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Research Article

Control of Phytophthora infestans (the Cause of Late Blight of Potatoes) in vitro Using OxiDate™

Khalil I. Al-Mughrabi
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A laboratory trial was conducted to test the efficacy of OxiDate™ in controlling the late blight of potato and tomato fungus, Phytophthora infestans. In addition to the control, three OxiDate concentrations (1:150, 1:100 and 1:50 of OxiDate to water) were used in this study. A total of 17 different late blight isolates collected from New Brunswick, Prince Edward Island, Manitoba and Quebec (Canada) were subjected to various concentrations of OxiDate in a replicated experiment using a 2-way Completely Randomized Design. Growth of all isolates was inhibited when the 1:50 OxiDate concentration was used. At the 1:100 concentration, growth of 94.1% of the late blight isolates used was completely inhibited. At the lowest concentration of 1:150 OxiDate, the growth of 76.5% of the isolates tested was completely inhibited. The results of this study suggest that OxiDate has the potential to be used in preventing the occurrence of late blight in potato tubers if applied on potatoes in the proper manner after harvest and prior to storage.

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  How to cite this article:

Khalil I. Al-Mughrabi , 2005. Control of Phytophthora infestans (the Cause of Late Blight of Potatoes) in vitro Using OxiDate™. Plant Pathology Journal, 4: 5-7.

DOI: 10.3923/ppj.2005.5.7



Phytophthora infestans (Mont.) deBary, the cause of late blight of potato, is a devastating disease of potato foliage and tubers worldwide. Infection can reduce both crop quantity and quality. Additional costs are incurred when money is spent on management practices to suppress the disease. The introduction of new genotypes of P. infestans in to the United States and Canada during the late 1980s and 1990s has coincided with an increase in the incidence and severity of late blight[1,2]. Many of the new genotypes are of the US-8 (A2) mating type and insensitive to the fungicide metalaxyl[3]. Recent studies[4-11] have shown that US-8 isolates are more aggressive on potato foliage and tubers than US-1 isolates. In Canada, the US-8 genotype has displaced US-1 in most potato production areas outside British Columbia[12]. Tubers generally are infected by inoculum produced in aboveground plant parts. The inoculum is subsequently washed down to the soil by precipitation events[13-15]. Because soilborne oospores of P. infestans are rare in most potato production systems in the United States and Canada, infection of potato tubers in the field is initiated most commonly by inoculum, i.e., sporangia and zoospores, produced on the plant foliage. Thus, developing tubers can become blighted shortly after late blight is established on potato foliage[16]. Once the inoculum produced on the foliage is deposited onto the surface of the potato hill, water from irrigation or rain can carry it into the soil[17-20]. Under high humidity (80-100%) and warm temperatures (15-20°C), the late blight fungus present on the surface of tubers can germinate and start new infection[5]. Applying disinfectants may help reduce or eliminate the source of inoculum on the tubers prior to storage and consequently protect the tubers from infection. No research has been published on the effect of OxiDate against late blight of potatoes. The purpose of this in vitro study was to explore the ability of OxiDate (hydrogen peroxide) to prevent or retard the growth of P. infestans.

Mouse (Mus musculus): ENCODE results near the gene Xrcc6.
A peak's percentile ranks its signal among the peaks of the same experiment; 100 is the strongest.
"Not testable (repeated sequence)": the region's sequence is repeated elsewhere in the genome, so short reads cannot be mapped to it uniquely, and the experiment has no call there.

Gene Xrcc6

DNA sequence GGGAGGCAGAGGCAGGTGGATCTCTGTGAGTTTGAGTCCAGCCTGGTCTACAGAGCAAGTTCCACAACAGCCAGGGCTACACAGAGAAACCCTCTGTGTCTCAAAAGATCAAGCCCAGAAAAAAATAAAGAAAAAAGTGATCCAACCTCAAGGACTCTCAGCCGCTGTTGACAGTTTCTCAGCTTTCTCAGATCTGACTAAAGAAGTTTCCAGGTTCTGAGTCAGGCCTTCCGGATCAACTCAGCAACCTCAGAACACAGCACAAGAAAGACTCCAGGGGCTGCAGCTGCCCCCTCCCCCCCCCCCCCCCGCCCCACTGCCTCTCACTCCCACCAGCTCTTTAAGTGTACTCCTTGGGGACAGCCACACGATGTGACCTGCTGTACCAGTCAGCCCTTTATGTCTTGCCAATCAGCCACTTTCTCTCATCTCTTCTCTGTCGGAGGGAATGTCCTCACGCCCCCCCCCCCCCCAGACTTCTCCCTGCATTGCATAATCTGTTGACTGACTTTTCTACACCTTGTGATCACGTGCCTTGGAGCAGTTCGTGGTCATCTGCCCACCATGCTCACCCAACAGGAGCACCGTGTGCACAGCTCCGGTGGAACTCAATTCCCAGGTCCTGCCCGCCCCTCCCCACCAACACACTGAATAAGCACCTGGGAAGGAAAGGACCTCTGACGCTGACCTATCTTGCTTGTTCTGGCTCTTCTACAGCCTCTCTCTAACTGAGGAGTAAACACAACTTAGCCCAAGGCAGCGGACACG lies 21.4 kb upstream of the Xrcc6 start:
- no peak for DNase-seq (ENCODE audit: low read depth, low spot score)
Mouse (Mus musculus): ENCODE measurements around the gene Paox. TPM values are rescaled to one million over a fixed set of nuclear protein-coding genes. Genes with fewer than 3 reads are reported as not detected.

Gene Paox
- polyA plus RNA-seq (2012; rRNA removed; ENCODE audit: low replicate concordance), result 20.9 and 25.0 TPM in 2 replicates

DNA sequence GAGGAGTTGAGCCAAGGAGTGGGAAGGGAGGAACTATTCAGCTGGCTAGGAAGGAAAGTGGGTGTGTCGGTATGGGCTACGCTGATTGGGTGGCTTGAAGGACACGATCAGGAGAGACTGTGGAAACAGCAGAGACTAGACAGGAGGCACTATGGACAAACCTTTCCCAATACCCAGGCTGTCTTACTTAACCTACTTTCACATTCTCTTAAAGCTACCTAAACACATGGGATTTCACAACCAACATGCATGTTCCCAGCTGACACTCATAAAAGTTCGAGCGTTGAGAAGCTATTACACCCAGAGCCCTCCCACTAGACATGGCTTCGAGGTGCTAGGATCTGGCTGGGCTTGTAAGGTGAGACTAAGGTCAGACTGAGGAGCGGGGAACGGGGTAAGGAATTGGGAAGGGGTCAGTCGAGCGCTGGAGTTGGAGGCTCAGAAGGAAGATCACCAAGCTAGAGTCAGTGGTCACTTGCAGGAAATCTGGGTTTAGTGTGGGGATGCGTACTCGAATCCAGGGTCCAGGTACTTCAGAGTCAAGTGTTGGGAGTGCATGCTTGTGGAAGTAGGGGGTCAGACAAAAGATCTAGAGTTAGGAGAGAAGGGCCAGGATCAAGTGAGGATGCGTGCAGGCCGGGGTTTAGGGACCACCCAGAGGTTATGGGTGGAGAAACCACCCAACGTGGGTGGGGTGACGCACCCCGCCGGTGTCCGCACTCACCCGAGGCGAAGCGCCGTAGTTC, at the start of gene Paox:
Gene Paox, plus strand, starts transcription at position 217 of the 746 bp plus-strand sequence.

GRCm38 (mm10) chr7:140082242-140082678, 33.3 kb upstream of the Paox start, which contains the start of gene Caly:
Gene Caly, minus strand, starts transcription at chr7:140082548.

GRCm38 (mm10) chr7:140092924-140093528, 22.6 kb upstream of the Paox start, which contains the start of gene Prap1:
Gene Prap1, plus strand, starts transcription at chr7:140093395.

A total of seventeen isolates from New Brunswick, Prince Edward Island, Manitoba and Quebec were used in this study. Some of these isolates belong to the more aggressive strain US8 (A2) of late blight (Table 1). Others belong to the less aggressive strain US1 (A1) strain.

Fungal isolates of late blight of potatoes were maintained on Rye Extract Agar (REA) medium and the cultures were stored at room temperature. The medium (10 mL) was dispensed in sterile Petri plates and allowed to cool down before use. The isolates were allowed to grow for 7-10 days before they were used in this study.